Growing up pretty much anywhere in America, there is always good and bad. Becoming a teen and the years leading into adulthood really help shape and mold many young minds. Some people strive for greatness, while others succumb to the negativity surrounding the environments they’ve been raised in. For some who may have taken the “wrong path” earlier in life, finding the will power to become better tends to reside within their wildest dreams.
For, Adrian Jones, he refused to let his old decisions shape his future. 2019 has been a great year for him. From his former gang affiliations, being a member who was constantly in and out of jail to now being a college graduate. Jones is proof that roses do indeed grow from concrete.
This past spring, Jones took the stage, graduating from The Ohio State University, with honors!
At the impressionable age of 16, Jones first joined a gang in Columbus.
“Drugs came to Columbus in ’84, ’85 and that was my first influence of guns …and you know, when the drugs came that was the first time I ever had a gun,” Jones recalls.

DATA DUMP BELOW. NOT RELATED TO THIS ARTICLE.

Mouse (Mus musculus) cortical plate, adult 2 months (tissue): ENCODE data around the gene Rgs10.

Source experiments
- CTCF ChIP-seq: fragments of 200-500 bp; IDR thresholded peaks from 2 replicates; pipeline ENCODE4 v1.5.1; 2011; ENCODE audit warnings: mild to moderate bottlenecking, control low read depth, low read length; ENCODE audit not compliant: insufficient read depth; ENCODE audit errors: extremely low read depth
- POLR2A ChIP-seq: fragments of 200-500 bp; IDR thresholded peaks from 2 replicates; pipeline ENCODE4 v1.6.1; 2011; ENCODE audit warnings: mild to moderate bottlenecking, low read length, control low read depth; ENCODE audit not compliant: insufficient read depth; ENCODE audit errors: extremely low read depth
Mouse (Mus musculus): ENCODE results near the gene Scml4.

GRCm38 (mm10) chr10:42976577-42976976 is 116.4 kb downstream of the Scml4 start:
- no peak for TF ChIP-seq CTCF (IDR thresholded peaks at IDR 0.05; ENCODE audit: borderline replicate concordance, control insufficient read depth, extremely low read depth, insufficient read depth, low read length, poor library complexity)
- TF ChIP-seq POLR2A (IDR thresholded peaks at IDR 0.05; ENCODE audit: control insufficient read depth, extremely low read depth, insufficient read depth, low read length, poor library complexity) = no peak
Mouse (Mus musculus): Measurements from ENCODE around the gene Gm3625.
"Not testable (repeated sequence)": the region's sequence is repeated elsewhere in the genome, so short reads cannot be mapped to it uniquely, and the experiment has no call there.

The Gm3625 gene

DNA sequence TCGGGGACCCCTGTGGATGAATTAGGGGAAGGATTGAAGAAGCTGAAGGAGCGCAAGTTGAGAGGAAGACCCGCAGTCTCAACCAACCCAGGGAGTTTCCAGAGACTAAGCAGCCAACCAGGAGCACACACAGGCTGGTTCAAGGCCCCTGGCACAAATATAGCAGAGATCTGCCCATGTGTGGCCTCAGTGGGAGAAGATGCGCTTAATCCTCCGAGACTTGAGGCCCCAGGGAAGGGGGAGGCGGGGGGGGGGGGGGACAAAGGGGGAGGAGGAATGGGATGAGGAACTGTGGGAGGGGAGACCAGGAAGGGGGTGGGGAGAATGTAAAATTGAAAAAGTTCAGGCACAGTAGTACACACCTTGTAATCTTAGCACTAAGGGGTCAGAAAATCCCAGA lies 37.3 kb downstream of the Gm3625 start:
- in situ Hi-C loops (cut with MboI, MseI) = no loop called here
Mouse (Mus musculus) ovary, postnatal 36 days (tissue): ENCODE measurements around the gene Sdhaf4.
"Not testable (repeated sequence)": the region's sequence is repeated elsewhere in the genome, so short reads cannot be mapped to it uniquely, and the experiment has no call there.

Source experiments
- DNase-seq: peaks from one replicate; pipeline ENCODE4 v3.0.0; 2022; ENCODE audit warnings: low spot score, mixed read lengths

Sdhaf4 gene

“It was about being that man—and most importantly it was about survival–you know when I started selling drugs in our community you know, we had an impoverished community,” he said.
Being heavily influenced by his gang lifestyle, Jones spent the next 20 years in and out of jail. But, he made his last time, the last time! He returned home with a GED and definitely had a new outlook and goals to achieve. He started taking classes at Columbus State and even registered at OSU, but was turned down due to his extensive criminal background with guns and drugs.
Instead of being defeated, Jones found other ways to be a positive contributing member of society. He started working with the Columbus Urban League, mentoring and talking to teens about conflict resolution.
After some time, he found the courage to re-apply to OSU, and this time, he was accepted!
Jones held his head high receiving his degree in social work and graduating with honors and a 3.9 GPA.
“I had a little ego involved…I did it to show people that this ain’t who we are. The narrative that you all got about people in our community [are] criminals and gang bangers and drug dealers—no, we’re human beings and given the opportunity with a fair play and a fair stage, this is what we do,” Jones stated proudly.